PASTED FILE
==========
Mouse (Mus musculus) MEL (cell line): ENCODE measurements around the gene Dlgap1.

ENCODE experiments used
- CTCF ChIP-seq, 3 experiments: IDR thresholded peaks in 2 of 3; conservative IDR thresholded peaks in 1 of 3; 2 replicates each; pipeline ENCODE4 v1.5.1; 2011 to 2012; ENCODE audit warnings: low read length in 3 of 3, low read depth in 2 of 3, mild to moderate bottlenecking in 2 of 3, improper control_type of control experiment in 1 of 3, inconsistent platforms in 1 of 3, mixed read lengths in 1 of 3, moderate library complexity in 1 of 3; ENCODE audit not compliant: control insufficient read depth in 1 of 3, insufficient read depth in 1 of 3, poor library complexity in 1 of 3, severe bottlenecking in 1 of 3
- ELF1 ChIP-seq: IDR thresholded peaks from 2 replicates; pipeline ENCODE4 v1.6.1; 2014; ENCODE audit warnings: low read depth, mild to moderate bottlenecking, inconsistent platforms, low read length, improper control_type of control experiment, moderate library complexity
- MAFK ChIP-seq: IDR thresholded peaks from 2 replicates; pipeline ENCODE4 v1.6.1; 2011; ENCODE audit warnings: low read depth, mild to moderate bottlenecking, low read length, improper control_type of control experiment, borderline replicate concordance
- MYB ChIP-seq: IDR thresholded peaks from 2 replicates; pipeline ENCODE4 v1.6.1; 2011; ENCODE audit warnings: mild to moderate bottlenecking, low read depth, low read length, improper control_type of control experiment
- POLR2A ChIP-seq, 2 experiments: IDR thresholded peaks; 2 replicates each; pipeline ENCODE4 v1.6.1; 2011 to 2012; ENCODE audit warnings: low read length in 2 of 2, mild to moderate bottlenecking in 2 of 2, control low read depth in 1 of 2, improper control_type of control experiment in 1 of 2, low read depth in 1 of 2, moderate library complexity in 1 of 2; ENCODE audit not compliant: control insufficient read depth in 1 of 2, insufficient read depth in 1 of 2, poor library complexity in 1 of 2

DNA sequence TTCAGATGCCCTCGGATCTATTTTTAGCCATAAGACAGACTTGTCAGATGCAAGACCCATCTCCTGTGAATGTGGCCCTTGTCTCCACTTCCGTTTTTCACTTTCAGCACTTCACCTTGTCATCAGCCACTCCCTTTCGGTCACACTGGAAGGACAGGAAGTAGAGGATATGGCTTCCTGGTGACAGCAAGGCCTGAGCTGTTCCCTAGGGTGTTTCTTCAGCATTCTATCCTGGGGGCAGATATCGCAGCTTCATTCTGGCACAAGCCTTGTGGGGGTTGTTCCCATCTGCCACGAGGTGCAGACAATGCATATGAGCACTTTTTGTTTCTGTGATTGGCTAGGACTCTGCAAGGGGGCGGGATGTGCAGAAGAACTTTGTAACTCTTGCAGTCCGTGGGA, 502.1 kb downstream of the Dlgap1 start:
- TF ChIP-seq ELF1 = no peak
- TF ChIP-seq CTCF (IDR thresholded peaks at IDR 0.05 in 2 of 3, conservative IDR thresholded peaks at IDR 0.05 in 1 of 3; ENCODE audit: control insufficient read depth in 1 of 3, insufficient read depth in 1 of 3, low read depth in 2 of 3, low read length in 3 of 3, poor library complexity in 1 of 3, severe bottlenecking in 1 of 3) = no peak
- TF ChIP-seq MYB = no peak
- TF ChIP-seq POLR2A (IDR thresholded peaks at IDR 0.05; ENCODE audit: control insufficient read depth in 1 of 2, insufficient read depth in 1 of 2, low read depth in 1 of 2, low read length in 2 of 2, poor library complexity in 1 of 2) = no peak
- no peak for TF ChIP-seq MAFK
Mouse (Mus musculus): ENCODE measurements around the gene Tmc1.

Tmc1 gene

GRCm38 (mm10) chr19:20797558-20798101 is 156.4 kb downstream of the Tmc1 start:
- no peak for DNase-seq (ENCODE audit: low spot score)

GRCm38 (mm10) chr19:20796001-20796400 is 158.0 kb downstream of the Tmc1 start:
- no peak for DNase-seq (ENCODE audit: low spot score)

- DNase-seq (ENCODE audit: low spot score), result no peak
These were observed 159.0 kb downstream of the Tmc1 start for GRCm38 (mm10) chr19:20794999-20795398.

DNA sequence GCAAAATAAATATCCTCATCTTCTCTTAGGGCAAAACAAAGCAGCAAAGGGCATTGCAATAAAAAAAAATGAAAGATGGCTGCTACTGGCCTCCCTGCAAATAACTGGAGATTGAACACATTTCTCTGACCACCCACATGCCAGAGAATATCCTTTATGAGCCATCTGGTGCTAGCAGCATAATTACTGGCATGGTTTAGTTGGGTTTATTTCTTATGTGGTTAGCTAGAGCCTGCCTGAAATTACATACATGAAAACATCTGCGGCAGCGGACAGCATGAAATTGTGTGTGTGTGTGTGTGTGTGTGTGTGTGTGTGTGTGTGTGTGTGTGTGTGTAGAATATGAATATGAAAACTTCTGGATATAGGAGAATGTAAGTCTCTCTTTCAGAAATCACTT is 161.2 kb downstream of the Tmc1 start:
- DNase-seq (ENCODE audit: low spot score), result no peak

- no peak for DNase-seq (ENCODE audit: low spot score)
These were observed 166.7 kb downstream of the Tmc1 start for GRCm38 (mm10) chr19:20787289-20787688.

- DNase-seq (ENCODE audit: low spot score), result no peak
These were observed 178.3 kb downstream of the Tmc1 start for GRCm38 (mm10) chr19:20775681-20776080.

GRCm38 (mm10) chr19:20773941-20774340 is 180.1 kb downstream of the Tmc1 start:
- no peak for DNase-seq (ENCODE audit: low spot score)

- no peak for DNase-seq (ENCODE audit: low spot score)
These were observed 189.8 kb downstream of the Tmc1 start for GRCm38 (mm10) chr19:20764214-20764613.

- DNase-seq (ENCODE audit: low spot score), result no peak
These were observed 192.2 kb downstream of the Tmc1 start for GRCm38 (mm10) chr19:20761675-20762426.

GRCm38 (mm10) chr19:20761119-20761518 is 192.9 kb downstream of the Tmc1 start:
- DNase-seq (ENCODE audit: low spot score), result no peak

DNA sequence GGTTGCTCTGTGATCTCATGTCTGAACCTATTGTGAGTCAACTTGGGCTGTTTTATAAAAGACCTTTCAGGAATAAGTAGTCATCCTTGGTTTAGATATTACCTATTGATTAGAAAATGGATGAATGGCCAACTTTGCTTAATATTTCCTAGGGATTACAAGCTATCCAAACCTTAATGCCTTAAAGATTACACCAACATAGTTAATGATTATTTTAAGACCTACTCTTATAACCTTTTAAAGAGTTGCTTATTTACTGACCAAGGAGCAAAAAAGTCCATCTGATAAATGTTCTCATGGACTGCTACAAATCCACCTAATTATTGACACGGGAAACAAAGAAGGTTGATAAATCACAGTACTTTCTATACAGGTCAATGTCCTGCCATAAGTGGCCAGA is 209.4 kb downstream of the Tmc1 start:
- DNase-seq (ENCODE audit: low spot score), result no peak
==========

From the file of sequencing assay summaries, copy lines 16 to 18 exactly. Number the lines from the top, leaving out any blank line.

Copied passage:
GRCm38 (mm10) chr19:20797558-20798101 is 156.4 kb downstream of the Tmc1 start:
- no peak for DNase-seq (ENCODE audit: low spot score)

GRCm38 (mm10) chr19:20796001-20796400 is 158.0 kb downstream of the Tmc1 start: